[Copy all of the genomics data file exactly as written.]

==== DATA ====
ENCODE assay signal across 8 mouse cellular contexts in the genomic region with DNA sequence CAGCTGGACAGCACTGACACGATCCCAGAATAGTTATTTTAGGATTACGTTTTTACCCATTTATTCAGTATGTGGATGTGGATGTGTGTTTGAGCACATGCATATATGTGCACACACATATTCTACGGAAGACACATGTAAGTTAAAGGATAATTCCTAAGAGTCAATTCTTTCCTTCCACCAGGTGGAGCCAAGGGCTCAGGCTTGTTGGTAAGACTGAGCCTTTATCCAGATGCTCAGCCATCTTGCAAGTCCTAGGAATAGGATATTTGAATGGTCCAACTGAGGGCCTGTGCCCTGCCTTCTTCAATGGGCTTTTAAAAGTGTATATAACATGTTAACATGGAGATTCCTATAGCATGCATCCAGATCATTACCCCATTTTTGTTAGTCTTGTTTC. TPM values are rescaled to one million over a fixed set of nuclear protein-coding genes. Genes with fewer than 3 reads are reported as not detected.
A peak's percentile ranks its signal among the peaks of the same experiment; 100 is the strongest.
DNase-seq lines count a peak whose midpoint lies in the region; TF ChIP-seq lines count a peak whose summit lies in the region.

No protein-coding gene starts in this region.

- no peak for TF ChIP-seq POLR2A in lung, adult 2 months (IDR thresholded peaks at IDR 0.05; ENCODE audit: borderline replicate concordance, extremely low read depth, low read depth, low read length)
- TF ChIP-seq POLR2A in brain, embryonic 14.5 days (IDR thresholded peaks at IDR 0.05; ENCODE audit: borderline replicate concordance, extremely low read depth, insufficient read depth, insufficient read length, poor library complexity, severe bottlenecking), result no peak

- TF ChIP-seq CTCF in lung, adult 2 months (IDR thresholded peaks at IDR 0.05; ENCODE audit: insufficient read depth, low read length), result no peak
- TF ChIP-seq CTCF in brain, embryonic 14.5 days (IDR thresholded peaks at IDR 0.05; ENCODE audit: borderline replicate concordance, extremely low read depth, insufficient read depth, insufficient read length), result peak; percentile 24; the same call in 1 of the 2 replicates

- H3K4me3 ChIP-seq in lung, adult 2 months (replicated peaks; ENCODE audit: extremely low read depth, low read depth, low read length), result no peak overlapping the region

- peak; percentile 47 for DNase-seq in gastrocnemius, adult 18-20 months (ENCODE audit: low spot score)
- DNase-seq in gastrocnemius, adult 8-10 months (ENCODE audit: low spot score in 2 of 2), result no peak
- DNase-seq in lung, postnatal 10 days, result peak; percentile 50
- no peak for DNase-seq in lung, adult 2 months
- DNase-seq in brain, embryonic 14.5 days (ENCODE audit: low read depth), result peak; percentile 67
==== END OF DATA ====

ENCODE assay signal across 8 mouse cellular contexts in the genomic region with DNA sequence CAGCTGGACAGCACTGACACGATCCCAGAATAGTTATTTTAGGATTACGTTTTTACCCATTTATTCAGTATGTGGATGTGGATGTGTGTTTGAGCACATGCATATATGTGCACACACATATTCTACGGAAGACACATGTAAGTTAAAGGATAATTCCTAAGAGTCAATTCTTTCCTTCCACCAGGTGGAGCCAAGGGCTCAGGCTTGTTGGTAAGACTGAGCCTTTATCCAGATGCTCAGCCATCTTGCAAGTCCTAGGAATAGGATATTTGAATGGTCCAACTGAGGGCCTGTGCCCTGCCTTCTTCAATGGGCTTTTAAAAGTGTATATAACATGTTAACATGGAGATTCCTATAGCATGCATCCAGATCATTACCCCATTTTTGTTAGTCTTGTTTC. TPM values are rescaled to one million over a fixed set of nuclear protein-coding genes. Genes with fewer than 3 reads are reported as not detected.
A peak's percentile ranks its signal among the peaks of the same experiment; 100 is the strongest.
DNase-seq lines count a peak whose midpoint lies in the region; TF ChIP-seq lines count a peak whose summit lies in the region.

No protein-coding gene starts in this region.

- no peak for TF ChIP-seq POLR2A in lung, adult 2 months (IDR thresholded peaks at IDR 0.05; ENCODE audit: borderline replicate concordance, extremely low read depth, low read depth, low read length)
- TF ChIP-seq POLR2A in brain, embryonic 14.5 days (IDR thresholded peaks at IDR 0.05; ENCODE audit: borderline replicate concordance, extremely low read depth, insufficient read depth, insufficient read length, poor library complexity, severe bottlenecking), result no peak

- TF ChIP-seq CTCF in lung, adult 2 months (IDR thresholded peaks at IDR 0.05; ENCODE audit: insufficient read depth, low read length), result no peak
- TF ChIP-seq CTCF in brain, embryonic 14.5 days (IDR thresholded peaks at IDR 0.05; ENCODE audit: borderline replicate concordance, extremely low read depth, insufficient read depth, insufficient read length), result peak; percentile 24; the same call in 1 of the 2 replicates

- H3K4me3 ChIP-seq in lung, adult 2 months (replicated peaks; ENCODE audit: extremely low read depth, low read depth, low read length), result no peak overlapping the region

- peak; percentile 47 for DNase-seq in gastrocnemius, adult 18-20 months (ENCODE audit: low spot score)
- DNase-seq in gastrocnemius, adult 8-10 months (ENCODE audit: low spot score in 2 of 2), result no peak
- DNase-seq in lung, postnatal 10 days, result peak; percentile 50
- no peak for DNase-seq in lung, adult 2 months
- DNase-seq in brain, embryonic 14.5 days (ENCODE audit: low read depth), result peak; percentile 67